Despite the various attempts to educate people about vaccines and provide them with correct, science-based information, the enthusiasts of vaccination conspiracy theories are not planning to end their anti-vaxx movement anytime soon. Doctors who often encounter these people have a heavy burden of trying to change their ill views. However, success stories are scarce. Probably because it takes unconventional measures to battle their flawed logic and not everyone finds the right way to do so. Luckily, there are still doctors who manage to get through to people who seem not to be able to listen to reason. A Reddit user shared an excellent example of how to do it right. (Facebook cover image: quinnanya)

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On a thread dedicated to sharing the encounters doctors had with anti-vaxxers, one med student under the username _Haliax_ shared a story like no other. While on the rotation with a pediatrician, he met a “conspiracy theory magnet”.

The woman expressed an interest in various conspiracy theories as soon as she met the doctor. So it was not surprising that she was also immersed in the anti-vaxx movement. However, the doctor wasn’t fazed by her rant about the harm vaccines supposedly cause and managed to change her mind with only one sentence. Probably hard to believe it’s possible? Read the whole story below to find out what he said.

“4th-year med student reporting in.

Had a rotation with a pediatrician where we ended up in the classic encounter with an anti-vaccination parent.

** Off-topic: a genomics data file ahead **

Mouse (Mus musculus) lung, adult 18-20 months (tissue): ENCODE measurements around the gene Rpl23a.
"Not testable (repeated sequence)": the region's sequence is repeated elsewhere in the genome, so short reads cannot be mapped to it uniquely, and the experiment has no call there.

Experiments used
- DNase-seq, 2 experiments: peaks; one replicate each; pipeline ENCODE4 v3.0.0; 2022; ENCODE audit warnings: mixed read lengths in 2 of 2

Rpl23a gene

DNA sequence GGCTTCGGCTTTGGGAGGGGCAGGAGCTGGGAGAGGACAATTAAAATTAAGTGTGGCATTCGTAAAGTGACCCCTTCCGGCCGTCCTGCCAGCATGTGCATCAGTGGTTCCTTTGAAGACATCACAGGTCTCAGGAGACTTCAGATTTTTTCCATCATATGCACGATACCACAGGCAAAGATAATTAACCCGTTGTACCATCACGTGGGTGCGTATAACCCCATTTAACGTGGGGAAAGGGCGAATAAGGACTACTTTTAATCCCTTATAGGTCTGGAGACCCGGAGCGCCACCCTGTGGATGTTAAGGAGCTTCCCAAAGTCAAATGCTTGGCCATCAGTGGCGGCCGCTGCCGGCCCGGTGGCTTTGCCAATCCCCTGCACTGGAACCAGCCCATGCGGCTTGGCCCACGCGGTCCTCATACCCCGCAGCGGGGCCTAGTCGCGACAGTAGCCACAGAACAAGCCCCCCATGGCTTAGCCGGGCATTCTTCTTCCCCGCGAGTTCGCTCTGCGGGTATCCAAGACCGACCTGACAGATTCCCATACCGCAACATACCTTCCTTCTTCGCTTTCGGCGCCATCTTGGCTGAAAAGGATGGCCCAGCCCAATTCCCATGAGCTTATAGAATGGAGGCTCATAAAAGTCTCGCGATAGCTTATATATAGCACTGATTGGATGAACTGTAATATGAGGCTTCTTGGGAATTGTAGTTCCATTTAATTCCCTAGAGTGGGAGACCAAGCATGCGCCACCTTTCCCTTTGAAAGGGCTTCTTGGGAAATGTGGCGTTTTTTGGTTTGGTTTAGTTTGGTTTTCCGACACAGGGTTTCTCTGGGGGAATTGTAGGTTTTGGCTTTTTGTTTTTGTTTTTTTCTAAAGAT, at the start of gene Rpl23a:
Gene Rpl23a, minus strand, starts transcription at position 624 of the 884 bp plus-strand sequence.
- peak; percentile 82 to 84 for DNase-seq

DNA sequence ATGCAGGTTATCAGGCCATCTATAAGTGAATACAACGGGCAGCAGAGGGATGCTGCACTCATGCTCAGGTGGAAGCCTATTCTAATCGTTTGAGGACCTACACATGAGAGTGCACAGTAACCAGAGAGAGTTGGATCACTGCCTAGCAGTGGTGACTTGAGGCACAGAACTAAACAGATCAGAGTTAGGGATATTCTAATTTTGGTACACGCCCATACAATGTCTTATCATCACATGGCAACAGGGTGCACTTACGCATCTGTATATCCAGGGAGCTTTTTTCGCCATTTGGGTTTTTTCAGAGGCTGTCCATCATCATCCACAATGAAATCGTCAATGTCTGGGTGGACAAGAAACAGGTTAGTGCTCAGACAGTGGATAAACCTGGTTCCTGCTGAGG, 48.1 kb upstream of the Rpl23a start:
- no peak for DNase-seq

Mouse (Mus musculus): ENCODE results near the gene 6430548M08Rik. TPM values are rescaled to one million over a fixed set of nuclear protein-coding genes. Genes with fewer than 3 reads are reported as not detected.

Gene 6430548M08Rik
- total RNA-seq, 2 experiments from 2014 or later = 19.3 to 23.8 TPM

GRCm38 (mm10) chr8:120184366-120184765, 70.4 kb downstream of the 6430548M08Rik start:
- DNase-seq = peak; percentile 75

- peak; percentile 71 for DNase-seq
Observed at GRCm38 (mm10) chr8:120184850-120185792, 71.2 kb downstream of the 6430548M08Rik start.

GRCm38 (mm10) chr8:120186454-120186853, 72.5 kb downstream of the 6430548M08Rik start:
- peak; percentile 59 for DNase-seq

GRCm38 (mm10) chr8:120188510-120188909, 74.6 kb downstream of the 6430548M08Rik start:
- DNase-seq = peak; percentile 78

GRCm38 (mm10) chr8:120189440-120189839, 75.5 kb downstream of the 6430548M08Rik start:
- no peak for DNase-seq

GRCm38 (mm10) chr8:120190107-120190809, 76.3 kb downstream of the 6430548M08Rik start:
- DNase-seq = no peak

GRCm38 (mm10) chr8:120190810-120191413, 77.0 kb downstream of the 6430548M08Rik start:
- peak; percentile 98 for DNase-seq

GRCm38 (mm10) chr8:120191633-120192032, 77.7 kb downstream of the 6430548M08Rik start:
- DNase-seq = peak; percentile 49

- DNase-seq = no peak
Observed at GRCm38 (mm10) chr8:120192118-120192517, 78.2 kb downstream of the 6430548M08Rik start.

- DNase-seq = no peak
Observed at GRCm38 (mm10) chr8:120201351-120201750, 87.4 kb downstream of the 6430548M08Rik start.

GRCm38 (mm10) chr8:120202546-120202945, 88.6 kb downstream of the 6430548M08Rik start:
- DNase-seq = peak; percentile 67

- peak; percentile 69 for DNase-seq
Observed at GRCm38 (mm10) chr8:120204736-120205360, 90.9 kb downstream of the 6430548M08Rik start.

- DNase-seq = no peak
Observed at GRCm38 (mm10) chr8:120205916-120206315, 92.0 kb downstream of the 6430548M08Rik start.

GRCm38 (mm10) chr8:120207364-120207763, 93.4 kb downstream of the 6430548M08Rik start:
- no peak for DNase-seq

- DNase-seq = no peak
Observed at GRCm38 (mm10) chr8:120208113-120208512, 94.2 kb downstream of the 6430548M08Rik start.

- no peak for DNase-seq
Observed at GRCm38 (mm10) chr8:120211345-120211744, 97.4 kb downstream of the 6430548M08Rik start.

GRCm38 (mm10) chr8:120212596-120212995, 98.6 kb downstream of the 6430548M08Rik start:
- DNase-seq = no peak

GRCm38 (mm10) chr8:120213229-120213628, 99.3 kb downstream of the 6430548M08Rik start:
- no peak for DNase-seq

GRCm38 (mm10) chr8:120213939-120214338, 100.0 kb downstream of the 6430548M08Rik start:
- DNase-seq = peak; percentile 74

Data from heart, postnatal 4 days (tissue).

This lady was a conspiracy theory magnet. She casually mentioned everything from 9/11 to chemtrails. Of course, she loved the idea of the vaccine conspiracy as well, opting to not protect her one year old to stick it to big pharma.


I relayed all of this to my attending after my exam (I would see the patient first, gather history and do my exam to present to my attending physician). He got this sort of lazy smirk on his face that screamed: “watch this”.

We go back into the exam room and we cover all of the important bits of a well-child encounter. Growth charts, behavioral milestones, nutrition, sleep…

And then we get to vaccines. She lists approximately 15 reasons why vaccines are more dangerous than the disease they protect against (lol) in addition to the various evils of the pharmaceutical industry.

My attending listens quietly until she’s done with her soapbox (about one eternity later), and then interjects with:

“Have you considered the possibility that anti-vaccine propaganda could be an attempt by the Russians or the Chinese to weaken the health of the United States population?”

In a moment of catastrophic cognitive dissonance, I swear I heard a strange popping noise as her brain misfired. It actually broke her. The allure of the increasingly ridiculous conspiracy theory was just too strong.

She ended up agreeing to a modified vaccine schedule. I was flabbergasted. My attending just grinned at me in response. To this day I’m not sure the medical ethics of the situation are totally palatable, but goddamn the result was amazing.”

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